Cooper’s plan is to require the government to ask the EU for extra time so we don’t crash out of the EU with no deal on March 29 if MPs haven’t said yes to a deal by February 26. This is a much simpler version of the legislation proposed by Tory backbencher Nick Boles last week. The chances of it passing rose last night when a Labour shadow Brexit minister, Jenny Chapman, made clear on the BBC that she personally backed it.
Grieve’s plan is more complex and has several variations. In some, MPs would declare they don’t want to quit the EU without a deal and then allow smaller groups of MPs to propose alternatives. The former attorney general suggested at the weekend that his ideas may evolve in the coming days.
Whatever amendments are finally put to MPs when they vote on the government’s plan on January 29, there’s one essential point of principle: if the prime minister won’t do what Parliament wants, MPs have every right to take back control.
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Starmer narrows the options
Labour’s backing is crucial if we are to win a People’s Vote. Thankfully, the scope of the Opposition’s vague “everything on the table” Brexit stance seemed to narrow over the weekend. Keir Starmer said the choice now lay between instructing the government to negotiate a close economic relationship with the EU, based on a customs union, and a further public vote. He added that in such a vote, he would campaign to stay in the EU.
Jeremy Corbyn remains intent on pursuing the close relationship, customs union option. But the government is staunchly against this as it will alienate hardline Tory Brexiters. Cooperation between the Labour leadership and Number 10 has anyway proven a non-starter.
If Starmer’s binary choice for his party’s Brexit policy is correct, then it is only a matter of time before Labour throws its support behind a People’s Vote. What’s more, Labour’s members and supporters will not understand it if the party continues to hesitate at this moment of national crisis. Polling shows that three quarters of Labour voters and members support a People’s Vote.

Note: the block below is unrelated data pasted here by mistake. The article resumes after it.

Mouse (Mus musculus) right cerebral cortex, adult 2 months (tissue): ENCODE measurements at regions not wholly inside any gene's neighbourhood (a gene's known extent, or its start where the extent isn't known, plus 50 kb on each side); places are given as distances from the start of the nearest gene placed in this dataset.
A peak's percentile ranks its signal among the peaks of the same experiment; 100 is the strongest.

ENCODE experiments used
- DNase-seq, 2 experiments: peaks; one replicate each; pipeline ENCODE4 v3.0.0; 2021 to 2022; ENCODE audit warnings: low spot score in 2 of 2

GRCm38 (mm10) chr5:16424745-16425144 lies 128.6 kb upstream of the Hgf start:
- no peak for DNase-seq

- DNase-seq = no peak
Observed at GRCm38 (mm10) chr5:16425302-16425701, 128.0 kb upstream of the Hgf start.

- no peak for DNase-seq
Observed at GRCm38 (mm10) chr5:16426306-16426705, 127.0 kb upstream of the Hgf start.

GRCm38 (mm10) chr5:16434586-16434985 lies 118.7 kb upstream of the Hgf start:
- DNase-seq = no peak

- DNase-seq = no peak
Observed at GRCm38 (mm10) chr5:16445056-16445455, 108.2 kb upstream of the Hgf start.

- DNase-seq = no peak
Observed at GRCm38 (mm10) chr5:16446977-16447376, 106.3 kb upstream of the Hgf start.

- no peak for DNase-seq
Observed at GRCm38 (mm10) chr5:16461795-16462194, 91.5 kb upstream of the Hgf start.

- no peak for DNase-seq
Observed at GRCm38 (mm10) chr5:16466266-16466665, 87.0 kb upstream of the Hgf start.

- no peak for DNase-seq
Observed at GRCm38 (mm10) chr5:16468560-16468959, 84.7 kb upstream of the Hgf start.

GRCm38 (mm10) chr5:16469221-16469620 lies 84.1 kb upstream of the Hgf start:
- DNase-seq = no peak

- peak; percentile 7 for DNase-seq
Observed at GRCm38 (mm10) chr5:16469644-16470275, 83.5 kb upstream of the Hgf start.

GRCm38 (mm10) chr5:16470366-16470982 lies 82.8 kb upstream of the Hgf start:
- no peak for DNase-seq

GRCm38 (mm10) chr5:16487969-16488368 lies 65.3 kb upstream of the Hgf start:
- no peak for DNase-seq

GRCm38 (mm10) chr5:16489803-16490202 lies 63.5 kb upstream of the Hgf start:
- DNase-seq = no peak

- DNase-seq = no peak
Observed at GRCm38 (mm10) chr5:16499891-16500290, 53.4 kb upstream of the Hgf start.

Quote of the Day
“By charging a fee and by setting a time limit for applications the government is making it certain that some people will not get settled status.
“And with 3 million to 4 million people needing to register, that means creating tens or hundreds of thousands of undocumented migrants overnight. The poor, the elderly, [and] those with illnesses or disabilities will be particularly affected as the government is failing to set aside enough resources to help them.”
Chai Patel, legal policy director at the joint council for welfare of immigrants, argues Brexit could see a repeat of the Windrush scandal
Real world impact of ‘no deal’ fear
Meanwhile, as politicians dither and delay, in the real world Brexit uncertainty is causing huge concern for businesses and in people’s lives. Recent warnings about the UK crashing out of the EU with no deal include: the Navy not being ready to deliver medicines; warehouses running out space for stockpiled goods; our trade deals with non-EU countries not being carried over; five million airline tickets at risk of being cancelled; and economic confidence plunging in boardrooms.
It’s perfectly in the gift of politicians - both in Parliament and in government - to prevent the chaos of a no-deal Brexit. But this political vacuum, easily filled by Brexiters’ loud insistence that it will be “just fine”, is already having a terrible effect. No deal is not fine, it’s catastrophic. Politicians need to quickly reach a firm plan of action to avoid it. The only way forward is a People’s Vote.
More Brexit news…
EU scorns No 10’s cliff-edge threat (Sunday Times £)
Top Brexit comment
Gordon Brown: Why we must delay Article 50 by a year (Guardian)
Hugo Dixon: Calling an election is a crazy idea (InFacts)
Dominic Grieve: Norway-plus equals no solution; the people should vote again (Sunday Times £)
Today, Monday 21st January
|09.30||ONS: Impact of shrinkflation on CPI|
Home Office questions in Commons
Theresa May statement to Commons on 'Plan B'
Tomorrow, Tuesday 22nd January
|09.30||ONS: Labour market stats|
|10.00||Michael Gove evidence to Lords on rural economy|
|10.30||Expert evidence on migration to Home Affairs committee|
|14.00||Sajid Javid evidence to Lords EU justice committee|